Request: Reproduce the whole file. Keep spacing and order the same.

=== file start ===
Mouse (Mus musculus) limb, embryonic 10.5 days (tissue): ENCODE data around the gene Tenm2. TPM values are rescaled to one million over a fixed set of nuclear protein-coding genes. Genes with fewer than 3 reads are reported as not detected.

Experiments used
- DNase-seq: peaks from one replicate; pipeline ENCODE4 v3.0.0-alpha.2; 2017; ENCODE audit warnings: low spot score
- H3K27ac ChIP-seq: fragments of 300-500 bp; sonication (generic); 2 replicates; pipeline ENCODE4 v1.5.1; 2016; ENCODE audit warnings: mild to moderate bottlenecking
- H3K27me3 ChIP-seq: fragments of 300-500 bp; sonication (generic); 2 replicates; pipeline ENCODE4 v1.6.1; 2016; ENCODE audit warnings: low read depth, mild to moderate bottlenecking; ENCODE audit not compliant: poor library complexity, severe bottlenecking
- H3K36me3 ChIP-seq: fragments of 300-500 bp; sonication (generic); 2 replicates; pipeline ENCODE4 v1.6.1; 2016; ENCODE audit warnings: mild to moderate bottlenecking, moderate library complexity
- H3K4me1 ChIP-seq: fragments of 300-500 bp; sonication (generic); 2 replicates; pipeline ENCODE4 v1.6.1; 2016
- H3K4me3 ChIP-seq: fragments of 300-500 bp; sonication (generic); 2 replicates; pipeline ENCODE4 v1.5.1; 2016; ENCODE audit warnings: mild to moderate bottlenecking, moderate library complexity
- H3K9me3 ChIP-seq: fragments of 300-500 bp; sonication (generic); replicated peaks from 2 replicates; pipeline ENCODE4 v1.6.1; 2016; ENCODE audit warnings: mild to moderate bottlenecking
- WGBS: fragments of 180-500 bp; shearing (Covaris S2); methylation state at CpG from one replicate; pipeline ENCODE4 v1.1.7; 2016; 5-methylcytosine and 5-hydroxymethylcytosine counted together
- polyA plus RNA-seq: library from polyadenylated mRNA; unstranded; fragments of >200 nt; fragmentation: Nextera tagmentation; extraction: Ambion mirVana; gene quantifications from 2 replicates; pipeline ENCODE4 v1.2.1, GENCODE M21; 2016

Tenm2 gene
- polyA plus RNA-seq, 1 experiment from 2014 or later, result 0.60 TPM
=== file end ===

Mouse (Mus musculus) limb, embryonic 10.5 days (tissue): ENCODE data around the gene Tenm2. TPM values are rescaled to one million over a fixed set of nuclear protein-coding genes. Genes with fewer than 3 reads are reported as not detected.

Experiments used
- DNase-seq: peaks from one replicate; pipeline ENCODE4 v3.0.0-alpha.2; 2017; ENCODE audit warnings: low spot score
- H3K27ac ChIP-seq: fragments of 300-500 bp; sonication (generic); 2 replicates; pipeline ENCODE4 v1.5.1; 2016; ENCODE audit warnings: mild to moderate bottlenecking
- H3K27me3 ChIP-seq: fragments of 300-500 bp; sonication (generic); 2 replicates; pipeline ENCODE4 v1.6.1; 2016; ENCODE audit warnings: low read depth, mild to moderate bottlenecking; ENCODE audit not compliant: poor library complexity, severe bottlenecking
- H3K36me3 ChIP-seq: fragments of 300-500 bp; sonication (generic); 2 replicates; pipeline ENCODE4 v1.6.1; 2016; ENCODE audit warnings: mild to moderate bottlenecking, moderate library complexity
- H3K4me1 ChIP-seq: fragments of 300-500 bp; sonication (generic); 2 replicates; pipeline ENCODE4 v1.6.1; 2016
- H3K4me3 ChIP-seq: fragments of 300-500 bp; sonication (generic); 2 replicates; pipeline ENCODE4 v1.5.1; 2016; ENCODE audit warnings: mild to moderate bottlenecking, moderate library complexity
- H3K9me3 ChIP-seq: fragments of 300-500 bp; sonication (generic); replicated peaks from 2 replicates; pipeline ENCODE4 v1.6.1; 2016; ENCODE audit warnings: mild to moderate bottlenecking
- WGBS: fragments of 180-500 bp; shearing (Covaris S2); methylation state at CpG from one replicate; pipeline ENCODE4 v1.1.7; 2016; 5-methylcytosine and 5-hydroxymethylcytosine counted together
- polyA plus RNA-seq: library from polyadenylated mRNA; unstranded; fragments of >200 nt; fragmentation: Nextera tagmentation; extraction: Ambion mirVana; gene quantifications from 2 replicates; pipeline ENCODE4 v1.2.1, GENCODE M21; 2016

Tenm2 gene
- polyA plus RNA-seq, 1 experiment from 2014 or later, result 0.60 TPM